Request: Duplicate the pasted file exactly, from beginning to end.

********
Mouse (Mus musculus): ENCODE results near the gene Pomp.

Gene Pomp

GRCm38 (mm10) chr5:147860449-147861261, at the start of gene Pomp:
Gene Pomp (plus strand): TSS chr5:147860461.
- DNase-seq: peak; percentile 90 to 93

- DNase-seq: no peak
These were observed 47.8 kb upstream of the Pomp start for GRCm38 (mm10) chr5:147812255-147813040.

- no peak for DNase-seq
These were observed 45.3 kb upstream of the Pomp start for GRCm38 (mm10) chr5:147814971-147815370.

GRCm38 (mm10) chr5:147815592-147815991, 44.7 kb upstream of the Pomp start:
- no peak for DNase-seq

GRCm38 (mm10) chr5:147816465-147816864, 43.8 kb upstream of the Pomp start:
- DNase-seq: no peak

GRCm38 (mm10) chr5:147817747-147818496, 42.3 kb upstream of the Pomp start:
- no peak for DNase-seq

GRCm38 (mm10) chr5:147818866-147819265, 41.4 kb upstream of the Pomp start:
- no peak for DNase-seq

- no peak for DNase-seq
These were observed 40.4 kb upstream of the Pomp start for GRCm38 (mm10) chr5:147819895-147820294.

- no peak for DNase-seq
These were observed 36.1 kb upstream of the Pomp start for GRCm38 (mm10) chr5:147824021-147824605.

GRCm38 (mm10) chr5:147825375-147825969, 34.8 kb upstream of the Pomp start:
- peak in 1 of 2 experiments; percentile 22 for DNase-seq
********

Mouse (Mus musculus): ENCODE results near the gene Pomp.

Gene Pomp

GRCm38 (mm10) chr5:147860449-147861261, at the start of gene Pomp:
Gene Pomp (plus strand): TSS chr5:147860461.
- DNase-seq: peak; percentile 90 to 93

- DNase-seq: no peak
These were observed 47.8 kb upstream of the Pomp start for GRCm38 (mm10) chr5:147812255-147813040.

- no peak for DNase-seq
These were observed 45.3 kb upstream of the Pomp start for GRCm38 (mm10) chr5:147814971-147815370.

GRCm38 (mm10) chr5:147815592-147815991, 44.7 kb upstream of the Pomp start:
- no peak for DNase-seq

GRCm38 (mm10) chr5:147816465-147816864, 43.8 kb upstream of the Pomp start:
- DNase-seq: no peak

GRCm38 (mm10) chr5:147817747-147818496, 42.3 kb upstream of the Pomp start:
- no peak for DNase-seq

GRCm38 (mm10) chr5:147818866-147819265, 41.4 kb upstream of the Pomp start:
- no peak for DNase-seq

- no peak for DNase-seq
These were observed 40.4 kb upstream of the Pomp start for GRCm38 (mm10) chr5:147819895-147820294.

- no peak for DNase-seq
These were observed 36.1 kb upstream of the Pomp start for GRCm38 (mm10) chr5:147824021-147824605.

GRCm38 (mm10) chr5:147825375-147825969, 34.8 kb upstream of the Pomp start:
- peak in 1 of 2 experiments; percentile 22 for DNase-seq